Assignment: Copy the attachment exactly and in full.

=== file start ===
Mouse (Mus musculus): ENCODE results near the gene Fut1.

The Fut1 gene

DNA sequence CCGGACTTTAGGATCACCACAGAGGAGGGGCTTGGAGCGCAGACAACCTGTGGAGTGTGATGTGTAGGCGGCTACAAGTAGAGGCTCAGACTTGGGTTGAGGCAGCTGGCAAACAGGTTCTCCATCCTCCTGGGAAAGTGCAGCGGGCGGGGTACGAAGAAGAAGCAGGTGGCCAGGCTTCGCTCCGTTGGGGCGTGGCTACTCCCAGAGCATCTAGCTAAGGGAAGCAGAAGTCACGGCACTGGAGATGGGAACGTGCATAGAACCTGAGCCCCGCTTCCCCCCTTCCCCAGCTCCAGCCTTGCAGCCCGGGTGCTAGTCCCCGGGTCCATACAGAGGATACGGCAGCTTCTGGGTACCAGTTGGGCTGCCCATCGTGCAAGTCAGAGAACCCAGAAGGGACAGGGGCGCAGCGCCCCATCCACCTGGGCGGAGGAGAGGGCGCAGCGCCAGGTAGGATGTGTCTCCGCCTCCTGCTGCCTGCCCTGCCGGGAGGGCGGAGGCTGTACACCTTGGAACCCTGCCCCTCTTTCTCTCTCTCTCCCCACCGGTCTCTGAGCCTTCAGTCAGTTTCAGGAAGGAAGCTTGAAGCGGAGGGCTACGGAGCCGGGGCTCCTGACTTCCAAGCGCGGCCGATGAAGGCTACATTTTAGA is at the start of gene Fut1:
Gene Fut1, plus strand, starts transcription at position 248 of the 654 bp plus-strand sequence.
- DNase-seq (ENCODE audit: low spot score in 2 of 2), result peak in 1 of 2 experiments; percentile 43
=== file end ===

Mouse (Mus musculus): ENCODE results near the gene Fut1.

The Fut1 gene

DNA sequence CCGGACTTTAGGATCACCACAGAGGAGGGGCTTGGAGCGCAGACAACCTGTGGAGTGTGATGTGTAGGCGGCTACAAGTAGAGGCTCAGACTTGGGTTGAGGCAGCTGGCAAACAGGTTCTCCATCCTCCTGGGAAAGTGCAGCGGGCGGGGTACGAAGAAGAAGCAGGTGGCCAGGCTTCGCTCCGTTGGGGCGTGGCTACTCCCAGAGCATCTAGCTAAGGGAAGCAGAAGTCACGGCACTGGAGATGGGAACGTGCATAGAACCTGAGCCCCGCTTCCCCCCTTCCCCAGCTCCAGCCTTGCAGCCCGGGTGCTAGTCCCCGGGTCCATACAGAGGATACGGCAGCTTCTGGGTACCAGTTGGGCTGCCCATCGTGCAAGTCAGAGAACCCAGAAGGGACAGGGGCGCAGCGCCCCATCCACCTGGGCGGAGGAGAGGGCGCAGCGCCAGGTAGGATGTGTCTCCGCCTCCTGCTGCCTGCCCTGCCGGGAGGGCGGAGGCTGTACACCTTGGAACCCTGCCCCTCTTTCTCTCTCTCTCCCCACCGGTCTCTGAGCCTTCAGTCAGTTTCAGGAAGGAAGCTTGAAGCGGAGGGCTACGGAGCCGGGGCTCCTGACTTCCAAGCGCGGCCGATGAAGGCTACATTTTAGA is at the start of gene Fut1:
Gene Fut1, plus strand, starts transcription at position 248 of the 654 bp plus-strand sequence.
- DNase-seq (ENCODE audit: low spot score in 2 of 2), result peak in 1 of 2 experiments; percentile 43